Many insurance carriers are taking a very hard look at roofs due to all the roof claims that followed Hurricane Irma in 2017. Insurance carriers are not taking risks on “questionable roofs.”
As technology advances, so too has the inspection process for carriers. However, that does not necessarily result in greater efficiency with regards to generating accurate information. As COVID is still a hot issue, many companies are now using drones for inspections rather than sending a person onto the roof. This practice has led to some issues with inspectors claiming, “dirty roofs” look “beyond their useful life.”
When an inspection comes back poor, whether by a person or a drone, most carriers are providing a 60-day recommendation window to get a response from a professional roofing contractor. This recommendation is generally something along the lines of, “A licensed roofing contractor should inspect the roof coverings and advise whether the coverings require repair or replacement and determine their useful life remaining.” Inspectors then put forward a report with what they find on the roof, along with pictures, potential repairs, estimates, and what they believe the useful remaining life of the roof is.
A problem that is becoming more prevalent is when the roofing contractor does the inspection on what the association believes is a good working roof with 5+ years of warranty or life remaining, but the report comes back confirming it’s “beyond it’s useful life and should be replaced”. Once the determination is made by a roofing contractor that the roof is beyond it’s useful life, it is extremely difficult to find a carrier willing to write the deal.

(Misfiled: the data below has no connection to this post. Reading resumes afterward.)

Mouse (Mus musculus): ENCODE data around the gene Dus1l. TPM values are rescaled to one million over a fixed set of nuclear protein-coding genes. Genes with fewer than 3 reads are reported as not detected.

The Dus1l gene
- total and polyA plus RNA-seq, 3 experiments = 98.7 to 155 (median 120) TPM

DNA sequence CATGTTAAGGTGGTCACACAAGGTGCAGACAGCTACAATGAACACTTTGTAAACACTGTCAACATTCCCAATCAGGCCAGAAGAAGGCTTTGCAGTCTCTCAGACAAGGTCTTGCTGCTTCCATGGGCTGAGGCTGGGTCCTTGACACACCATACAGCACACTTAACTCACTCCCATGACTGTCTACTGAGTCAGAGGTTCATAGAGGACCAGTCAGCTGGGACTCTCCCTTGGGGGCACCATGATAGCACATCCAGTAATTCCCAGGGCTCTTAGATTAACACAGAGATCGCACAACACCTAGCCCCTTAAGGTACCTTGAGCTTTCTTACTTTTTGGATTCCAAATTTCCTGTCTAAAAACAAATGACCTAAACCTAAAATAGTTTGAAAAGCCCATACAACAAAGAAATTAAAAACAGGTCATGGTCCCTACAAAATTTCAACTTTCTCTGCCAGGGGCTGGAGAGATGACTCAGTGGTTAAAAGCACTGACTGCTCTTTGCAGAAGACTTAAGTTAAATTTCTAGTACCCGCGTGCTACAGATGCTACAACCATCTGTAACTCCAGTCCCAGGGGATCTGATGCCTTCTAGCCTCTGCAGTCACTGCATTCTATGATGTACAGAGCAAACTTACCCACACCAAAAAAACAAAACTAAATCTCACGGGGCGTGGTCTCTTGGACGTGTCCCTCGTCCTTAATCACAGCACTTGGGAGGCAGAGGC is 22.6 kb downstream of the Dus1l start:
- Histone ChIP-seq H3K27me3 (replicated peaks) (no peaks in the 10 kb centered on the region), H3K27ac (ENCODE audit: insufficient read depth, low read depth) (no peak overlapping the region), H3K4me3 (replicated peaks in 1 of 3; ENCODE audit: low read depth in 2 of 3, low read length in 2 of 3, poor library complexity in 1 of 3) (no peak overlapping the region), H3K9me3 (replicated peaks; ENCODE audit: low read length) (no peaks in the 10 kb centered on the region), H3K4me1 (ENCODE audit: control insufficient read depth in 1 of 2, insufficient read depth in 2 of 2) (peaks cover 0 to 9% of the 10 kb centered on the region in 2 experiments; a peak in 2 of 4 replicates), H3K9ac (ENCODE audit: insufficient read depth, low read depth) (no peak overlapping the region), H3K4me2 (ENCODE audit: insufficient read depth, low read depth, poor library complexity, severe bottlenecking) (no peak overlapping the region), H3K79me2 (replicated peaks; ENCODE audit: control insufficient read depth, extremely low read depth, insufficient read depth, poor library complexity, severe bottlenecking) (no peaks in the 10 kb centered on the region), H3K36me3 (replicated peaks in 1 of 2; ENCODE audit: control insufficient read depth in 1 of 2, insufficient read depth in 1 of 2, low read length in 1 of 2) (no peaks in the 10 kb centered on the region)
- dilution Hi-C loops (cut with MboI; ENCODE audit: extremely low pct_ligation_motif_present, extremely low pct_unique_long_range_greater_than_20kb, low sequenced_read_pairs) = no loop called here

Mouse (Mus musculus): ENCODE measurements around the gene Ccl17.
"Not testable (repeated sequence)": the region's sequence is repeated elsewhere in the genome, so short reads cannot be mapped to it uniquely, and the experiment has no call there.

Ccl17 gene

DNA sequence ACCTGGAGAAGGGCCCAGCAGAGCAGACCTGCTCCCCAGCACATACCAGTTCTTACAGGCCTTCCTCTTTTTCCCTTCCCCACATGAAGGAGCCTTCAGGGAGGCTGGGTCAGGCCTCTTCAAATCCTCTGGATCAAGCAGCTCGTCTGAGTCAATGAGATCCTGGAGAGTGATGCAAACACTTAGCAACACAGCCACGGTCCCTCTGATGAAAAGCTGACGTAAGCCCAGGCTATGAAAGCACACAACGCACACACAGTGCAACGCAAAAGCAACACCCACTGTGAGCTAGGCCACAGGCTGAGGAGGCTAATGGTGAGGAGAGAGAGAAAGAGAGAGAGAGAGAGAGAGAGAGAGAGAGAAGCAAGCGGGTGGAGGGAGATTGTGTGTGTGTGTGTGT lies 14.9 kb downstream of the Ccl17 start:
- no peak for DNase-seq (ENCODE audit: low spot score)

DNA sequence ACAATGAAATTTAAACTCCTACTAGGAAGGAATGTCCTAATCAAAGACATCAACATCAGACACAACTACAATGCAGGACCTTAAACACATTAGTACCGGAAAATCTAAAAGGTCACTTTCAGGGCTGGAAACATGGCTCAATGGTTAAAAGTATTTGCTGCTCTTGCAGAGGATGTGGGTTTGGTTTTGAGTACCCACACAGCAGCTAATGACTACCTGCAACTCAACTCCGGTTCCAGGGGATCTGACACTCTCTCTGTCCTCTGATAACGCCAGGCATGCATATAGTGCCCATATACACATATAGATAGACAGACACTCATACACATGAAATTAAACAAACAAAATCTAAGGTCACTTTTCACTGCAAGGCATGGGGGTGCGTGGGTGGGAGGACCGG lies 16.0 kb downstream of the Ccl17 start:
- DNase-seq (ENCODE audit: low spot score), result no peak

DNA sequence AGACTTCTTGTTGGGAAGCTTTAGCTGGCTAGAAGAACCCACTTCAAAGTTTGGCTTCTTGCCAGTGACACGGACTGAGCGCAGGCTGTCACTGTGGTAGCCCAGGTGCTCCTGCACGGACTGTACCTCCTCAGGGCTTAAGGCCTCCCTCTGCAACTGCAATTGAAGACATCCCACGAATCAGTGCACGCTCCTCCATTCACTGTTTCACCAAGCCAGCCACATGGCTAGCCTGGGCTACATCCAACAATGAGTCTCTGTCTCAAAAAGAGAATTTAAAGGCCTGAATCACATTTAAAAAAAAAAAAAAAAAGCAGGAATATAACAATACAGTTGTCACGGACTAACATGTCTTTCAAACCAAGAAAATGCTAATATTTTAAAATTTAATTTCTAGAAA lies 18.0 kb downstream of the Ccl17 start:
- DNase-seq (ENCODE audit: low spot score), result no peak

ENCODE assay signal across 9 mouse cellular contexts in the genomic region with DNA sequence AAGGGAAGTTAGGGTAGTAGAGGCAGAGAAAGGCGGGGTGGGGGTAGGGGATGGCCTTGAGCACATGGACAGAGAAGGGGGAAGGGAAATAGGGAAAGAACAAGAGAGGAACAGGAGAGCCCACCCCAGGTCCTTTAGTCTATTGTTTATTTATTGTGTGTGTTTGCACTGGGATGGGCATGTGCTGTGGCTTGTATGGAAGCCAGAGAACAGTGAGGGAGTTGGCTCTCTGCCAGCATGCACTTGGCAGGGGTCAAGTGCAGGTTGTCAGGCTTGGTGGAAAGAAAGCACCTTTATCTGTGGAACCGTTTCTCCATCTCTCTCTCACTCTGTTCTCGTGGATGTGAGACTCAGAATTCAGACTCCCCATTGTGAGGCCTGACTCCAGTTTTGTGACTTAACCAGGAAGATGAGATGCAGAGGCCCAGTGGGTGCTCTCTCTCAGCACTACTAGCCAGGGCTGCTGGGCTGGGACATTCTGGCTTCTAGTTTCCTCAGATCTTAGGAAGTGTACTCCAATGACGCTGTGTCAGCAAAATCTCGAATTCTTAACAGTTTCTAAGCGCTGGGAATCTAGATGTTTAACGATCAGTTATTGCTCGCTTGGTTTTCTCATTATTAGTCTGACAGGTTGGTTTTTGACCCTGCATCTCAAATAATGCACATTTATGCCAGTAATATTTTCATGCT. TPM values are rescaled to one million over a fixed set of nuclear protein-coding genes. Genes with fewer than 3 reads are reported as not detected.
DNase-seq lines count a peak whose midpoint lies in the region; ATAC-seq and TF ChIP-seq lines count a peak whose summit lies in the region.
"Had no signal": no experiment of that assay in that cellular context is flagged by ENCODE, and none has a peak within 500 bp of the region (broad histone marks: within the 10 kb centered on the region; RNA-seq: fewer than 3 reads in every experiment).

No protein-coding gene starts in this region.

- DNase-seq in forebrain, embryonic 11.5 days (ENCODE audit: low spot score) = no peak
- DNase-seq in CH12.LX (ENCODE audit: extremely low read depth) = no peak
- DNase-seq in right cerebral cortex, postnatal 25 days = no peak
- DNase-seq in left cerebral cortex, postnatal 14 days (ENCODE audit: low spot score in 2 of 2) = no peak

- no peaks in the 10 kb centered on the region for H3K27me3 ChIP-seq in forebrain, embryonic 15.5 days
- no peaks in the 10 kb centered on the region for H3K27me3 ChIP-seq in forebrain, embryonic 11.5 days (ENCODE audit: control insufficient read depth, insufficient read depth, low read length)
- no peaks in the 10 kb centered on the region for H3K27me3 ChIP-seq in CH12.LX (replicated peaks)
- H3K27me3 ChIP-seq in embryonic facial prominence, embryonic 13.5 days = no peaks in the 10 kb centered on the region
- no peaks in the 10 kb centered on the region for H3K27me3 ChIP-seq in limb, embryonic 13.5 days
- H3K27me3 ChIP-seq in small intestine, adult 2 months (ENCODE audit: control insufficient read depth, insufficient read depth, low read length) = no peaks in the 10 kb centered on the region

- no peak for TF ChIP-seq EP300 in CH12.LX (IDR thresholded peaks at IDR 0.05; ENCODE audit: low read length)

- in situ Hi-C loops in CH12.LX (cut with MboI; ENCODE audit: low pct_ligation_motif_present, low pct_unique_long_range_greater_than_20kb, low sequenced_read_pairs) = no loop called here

The insurance marketplace has moved to a consistent view that roofs over 15 years are past their useful life from a cost standpoint at the very least. That is, at 15 years, some carriers will no longer cover at “Replacement Cost Valuation,” but rather “Actual Cash Value” which means roofs are looked at based on their depreciated value from a depreciation schedule.
Additionally, some carriers have moved away from “Actual Cash Value” and have decided that 15 years is a hard cut off for them with regards to writing new business, as the costs of litigation/fighting against public adjustors can often be 10-20% of the total claim amount. As carriers move away from writing the older roofs entirely, there are less carriers willing to write, and pricing is often not very competitive.
The insurance marketplace is changing rapidly, it’s critical that you are working closely with your agent as far out as possible on your renewal and review your policy options very carefully. If this more conservative view of older roofs continues to persist in the marketplace it may accelerate reserve funding and roof replacement schedules. We are continuing to monitor the marketplace, stay tuned to our blog for updates.
by Ashley Dietz Gray, Marketing Director, Campbell Property Management